CHICAGO

State Police Contradict Stroger As Commissioners Demand Answers In Hiring Scandal (VIDEO)

05/24/2009 05:12 am ET | Updated May 25, 2011

On a day when the Chicago Tribune revealed that Todd Stroger's version of the events leading up to his firing of patronage worker Tony Cole didn't match up with records from the Illinois State Police, the beleaguered Cook County board president had had enough.

At an emergency meeting called by County Commissioners Stroger took no questions about Cole, a steakhouse busboy and former basketball star with a lengthy rap sheet whom Stroger hired as a county patronage employee, or Donna Dunnings, his cousin who was the county's chief financial officer until he fired her Friday. And Stroger repeatedly had Commissioner Tony Peraica's mic killed when Peraica tried to raise them.

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"It was a bizarre, Stalinist move that I think will cause more harm than it will help," Peraica told the Huffington Post. "This is a typical Nixonian scenario where the cover up will be more damaging than the questionable activities."

At issue is when Stroger learned that Cole's lengthy criminal record included a felony conviction, and why exactly Dunnings twice bailed Cole out of jail while he was a county employee - and then was forced to resign partly for doing so.

Stroger has given differing explanations for both firings, but they all stopped Thursday.

"[Stroger] has told us three different stories," Commissioner Larry Suffredin told the Huffington Post. "He refused to talk about it today, and he's refusing to talk to the press now. A leader has to stand up and tell people what is going on."

Stroger claimed in interviews this week that he fired Cole on April 10, as soon as Cole's background check revealed the severity of his criminal record.

Illinois State Police records, however, show they mailed the completed background check to the county Dec. 20, nearly four months before Stroger fired Cole. Stroger spokesman James Ramos suggested to the Tribune that the report may have gotten lost in the mail.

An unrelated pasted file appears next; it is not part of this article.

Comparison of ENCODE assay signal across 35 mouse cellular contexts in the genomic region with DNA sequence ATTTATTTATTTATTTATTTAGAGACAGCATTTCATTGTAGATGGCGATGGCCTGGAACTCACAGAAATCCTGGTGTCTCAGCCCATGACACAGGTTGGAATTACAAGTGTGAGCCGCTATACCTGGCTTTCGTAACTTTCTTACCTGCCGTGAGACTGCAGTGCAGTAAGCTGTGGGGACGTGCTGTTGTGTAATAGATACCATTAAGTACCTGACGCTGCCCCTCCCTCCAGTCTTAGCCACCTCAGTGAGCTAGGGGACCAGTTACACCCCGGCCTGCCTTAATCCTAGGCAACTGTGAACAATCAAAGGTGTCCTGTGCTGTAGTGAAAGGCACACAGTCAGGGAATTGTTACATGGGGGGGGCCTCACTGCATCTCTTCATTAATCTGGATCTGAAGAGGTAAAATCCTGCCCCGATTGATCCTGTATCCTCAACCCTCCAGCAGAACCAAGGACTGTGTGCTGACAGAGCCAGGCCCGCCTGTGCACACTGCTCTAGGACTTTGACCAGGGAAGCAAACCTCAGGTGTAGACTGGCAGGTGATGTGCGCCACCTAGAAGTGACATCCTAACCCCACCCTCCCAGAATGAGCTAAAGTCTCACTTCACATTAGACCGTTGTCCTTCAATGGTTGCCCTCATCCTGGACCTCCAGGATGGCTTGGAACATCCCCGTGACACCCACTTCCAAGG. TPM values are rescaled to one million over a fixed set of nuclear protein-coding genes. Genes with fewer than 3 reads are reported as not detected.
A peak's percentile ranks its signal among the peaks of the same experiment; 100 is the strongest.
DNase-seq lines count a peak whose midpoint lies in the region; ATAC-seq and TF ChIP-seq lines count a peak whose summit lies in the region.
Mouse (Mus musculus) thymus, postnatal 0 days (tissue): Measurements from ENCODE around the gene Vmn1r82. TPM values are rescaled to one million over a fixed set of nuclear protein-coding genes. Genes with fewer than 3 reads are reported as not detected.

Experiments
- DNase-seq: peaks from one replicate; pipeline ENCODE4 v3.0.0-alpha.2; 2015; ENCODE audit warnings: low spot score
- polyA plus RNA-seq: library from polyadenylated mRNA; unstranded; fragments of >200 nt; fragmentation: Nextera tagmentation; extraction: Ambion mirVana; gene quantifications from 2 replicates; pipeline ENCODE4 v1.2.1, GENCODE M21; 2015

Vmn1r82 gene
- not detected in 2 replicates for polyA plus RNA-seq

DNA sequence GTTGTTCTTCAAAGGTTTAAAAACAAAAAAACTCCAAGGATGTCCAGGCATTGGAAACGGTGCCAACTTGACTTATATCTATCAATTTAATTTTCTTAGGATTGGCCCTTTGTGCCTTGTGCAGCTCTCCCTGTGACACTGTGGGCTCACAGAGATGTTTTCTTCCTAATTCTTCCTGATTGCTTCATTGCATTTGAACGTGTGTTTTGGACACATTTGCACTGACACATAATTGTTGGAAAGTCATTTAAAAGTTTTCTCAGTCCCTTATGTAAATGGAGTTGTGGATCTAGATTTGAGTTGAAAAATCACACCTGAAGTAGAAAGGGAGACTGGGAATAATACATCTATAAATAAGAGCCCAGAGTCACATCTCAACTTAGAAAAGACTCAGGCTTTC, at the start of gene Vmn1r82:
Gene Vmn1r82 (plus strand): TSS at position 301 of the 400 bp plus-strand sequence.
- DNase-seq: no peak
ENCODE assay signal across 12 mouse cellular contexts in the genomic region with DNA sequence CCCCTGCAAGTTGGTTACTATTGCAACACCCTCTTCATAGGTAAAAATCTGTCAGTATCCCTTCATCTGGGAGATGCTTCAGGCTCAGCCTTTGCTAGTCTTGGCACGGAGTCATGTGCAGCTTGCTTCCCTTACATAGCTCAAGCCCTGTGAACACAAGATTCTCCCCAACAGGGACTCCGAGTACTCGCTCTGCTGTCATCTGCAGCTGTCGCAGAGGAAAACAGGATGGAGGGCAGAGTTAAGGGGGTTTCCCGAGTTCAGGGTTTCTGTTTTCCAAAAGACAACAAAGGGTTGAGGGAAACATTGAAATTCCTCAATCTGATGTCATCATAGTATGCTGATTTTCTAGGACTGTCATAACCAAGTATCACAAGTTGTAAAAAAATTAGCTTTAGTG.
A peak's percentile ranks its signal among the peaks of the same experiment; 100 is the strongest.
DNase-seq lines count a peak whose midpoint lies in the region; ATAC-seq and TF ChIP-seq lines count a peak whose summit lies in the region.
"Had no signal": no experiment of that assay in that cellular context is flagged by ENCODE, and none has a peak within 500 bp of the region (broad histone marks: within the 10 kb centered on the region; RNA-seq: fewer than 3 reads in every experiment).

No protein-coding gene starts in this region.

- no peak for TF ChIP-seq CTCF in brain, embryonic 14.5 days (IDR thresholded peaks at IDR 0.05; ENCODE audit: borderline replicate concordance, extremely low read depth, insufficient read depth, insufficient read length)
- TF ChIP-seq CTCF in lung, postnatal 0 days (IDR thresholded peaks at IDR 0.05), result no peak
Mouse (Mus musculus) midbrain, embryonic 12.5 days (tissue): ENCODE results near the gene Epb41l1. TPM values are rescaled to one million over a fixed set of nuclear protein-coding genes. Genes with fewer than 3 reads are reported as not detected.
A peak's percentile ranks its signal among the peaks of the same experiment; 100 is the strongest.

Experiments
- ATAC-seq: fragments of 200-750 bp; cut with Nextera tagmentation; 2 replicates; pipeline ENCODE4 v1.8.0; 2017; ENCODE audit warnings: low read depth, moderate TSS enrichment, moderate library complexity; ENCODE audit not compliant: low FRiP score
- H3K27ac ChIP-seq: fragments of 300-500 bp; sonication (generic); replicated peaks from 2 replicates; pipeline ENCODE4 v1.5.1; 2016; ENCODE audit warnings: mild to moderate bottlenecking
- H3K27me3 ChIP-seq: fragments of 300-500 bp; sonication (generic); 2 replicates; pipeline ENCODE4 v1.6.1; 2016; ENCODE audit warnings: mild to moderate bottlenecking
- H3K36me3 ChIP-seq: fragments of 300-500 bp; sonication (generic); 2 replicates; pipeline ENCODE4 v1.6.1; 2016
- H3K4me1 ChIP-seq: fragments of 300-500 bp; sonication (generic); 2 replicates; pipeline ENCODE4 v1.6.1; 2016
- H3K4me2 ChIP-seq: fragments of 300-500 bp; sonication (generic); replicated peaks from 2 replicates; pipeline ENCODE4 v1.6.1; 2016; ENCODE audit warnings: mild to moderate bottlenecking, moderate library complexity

Suffredin was among the commissioners who called for Thursday's emergency meeting in order to find out who was running the county's financial system and whether Dunnings' abrupt departure could hurt the county's bond rating.

"On this $251 million we're about to borrow, even a slight downgrading by the rating agencies would cost taxpayers $10 million over 25 years," Suffredin said. "That's a lot to pay for one person's private or personal indiscretion."

Stroger has denied that Dunnings did anything improper with Cole or in her official capacity as the county's chief financial officer. Stroger spokesperson Chris Geovanis said Dunnings was "asked to resign in anticipation of this kind of a circus."

"I am not satisfied at all with his explanations," Peraica said. "He is on a campaign of obfuscation. He answered no questions of any substance regarding the 'explosive allegations' surrounding Ms. Dunnings and Tony Cole. He won't stick to one story."

Speaking with Carol Marin on WTTW's "Chicago Tonight" April 20, Stroger said he personally hired Cole in October and that a background check typically takes two to three months to get back from the Illinois State Police. "I suspect they just put us in the queue," Stroger said.

"So you only got word on that last week?" Marin asked.

"Yes," Stroger replied.

Stroger has defied calls for his resignation from Suffredin and Peraica, dismissing them as political hounds.

The meeting today did little to restore either man's confidence in Stroger.

"I've called for his resignation and I continue to call for it," Peraica said. "I have absolutely no confidence in his ability to run the board and his ability to protect the Cook County taxpayers."

Suffredin, for his part, has resorted to poetry.

"It's a tragedy," Suffredin said. "There's a poem I've taken to reciting: How odd of God to give us Rod and Todd. Well, Rod is no longer with us, and I'm hoping we can separate Todd from government. The state deserves better."

Stroger has announced he will seek re-election in 2010, but Suffredin has his doubts that he can win.

"His chances are slim," Suffredin said. "He has become by name the standard for bad government."

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